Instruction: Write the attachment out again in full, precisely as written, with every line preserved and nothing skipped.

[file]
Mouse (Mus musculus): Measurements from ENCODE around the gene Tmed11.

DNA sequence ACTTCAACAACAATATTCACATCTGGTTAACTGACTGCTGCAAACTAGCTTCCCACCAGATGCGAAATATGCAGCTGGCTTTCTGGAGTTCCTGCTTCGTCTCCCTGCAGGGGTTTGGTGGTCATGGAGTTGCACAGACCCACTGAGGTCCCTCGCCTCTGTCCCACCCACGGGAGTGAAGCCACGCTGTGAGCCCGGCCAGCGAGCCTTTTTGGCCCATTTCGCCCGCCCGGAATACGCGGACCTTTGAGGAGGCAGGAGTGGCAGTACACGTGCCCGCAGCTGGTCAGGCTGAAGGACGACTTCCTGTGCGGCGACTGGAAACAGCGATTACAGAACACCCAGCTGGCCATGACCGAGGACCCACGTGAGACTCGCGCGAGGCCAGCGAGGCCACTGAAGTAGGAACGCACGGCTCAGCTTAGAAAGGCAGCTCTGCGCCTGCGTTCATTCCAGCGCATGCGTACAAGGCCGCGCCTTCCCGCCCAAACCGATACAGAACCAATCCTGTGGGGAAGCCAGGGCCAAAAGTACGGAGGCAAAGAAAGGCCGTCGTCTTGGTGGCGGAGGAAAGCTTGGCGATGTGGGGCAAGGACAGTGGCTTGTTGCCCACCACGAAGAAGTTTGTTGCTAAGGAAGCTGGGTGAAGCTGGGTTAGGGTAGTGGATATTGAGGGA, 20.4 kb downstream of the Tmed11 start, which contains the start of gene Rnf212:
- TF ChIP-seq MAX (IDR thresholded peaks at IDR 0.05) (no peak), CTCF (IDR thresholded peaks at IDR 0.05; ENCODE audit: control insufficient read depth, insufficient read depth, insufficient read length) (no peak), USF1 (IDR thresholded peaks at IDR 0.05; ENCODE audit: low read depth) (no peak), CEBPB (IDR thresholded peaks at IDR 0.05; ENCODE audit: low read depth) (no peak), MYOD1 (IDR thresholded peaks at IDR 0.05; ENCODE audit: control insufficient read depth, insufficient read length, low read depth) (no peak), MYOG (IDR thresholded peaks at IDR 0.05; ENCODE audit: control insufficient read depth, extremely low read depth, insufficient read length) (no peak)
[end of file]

Mouse (Mus musculus): Measurements from ENCODE around the gene Tmed11.

DNA sequence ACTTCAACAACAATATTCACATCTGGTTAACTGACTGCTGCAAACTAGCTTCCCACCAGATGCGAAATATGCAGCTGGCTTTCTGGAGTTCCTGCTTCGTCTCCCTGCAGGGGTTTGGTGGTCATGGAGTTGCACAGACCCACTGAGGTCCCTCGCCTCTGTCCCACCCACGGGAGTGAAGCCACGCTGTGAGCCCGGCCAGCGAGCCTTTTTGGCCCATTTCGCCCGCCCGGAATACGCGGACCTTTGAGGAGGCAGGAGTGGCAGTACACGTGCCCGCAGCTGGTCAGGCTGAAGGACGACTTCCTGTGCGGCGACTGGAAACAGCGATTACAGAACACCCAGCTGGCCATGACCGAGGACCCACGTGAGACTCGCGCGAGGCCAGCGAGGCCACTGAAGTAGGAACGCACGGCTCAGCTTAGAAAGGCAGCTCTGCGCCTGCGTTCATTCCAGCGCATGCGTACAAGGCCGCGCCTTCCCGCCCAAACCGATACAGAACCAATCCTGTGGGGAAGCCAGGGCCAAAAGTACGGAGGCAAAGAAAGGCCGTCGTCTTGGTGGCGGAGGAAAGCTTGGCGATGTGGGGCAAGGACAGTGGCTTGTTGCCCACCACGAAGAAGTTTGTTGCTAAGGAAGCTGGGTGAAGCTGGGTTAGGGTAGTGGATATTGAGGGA, 20.4 kb downstream of the Tmed11 start, which contains the start of gene Rnf212:
- TF ChIP-seq MAX (IDR thresholded peaks at IDR 0.05) (no peak), CTCF (IDR thresholded peaks at IDR 0.05; ENCODE audit: control insufficient read depth, insufficient read depth, insufficient read length) (no peak), USF1 (IDR thresholded peaks at IDR 0.05; ENCODE audit: low read depth) (no peak), CEBPB (IDR thresholded peaks at IDR 0.05; ENCODE audit: low read depth) (no peak), MYOD1 (IDR thresholded peaks at IDR 0.05; ENCODE audit: control insufficient read depth, insufficient read length, low read depth) (no peak), MYOG (IDR thresholded peaks at IDR 0.05; ENCODE audit: control insufficient read depth, extremely low read depth, insufficient read length) (no peak)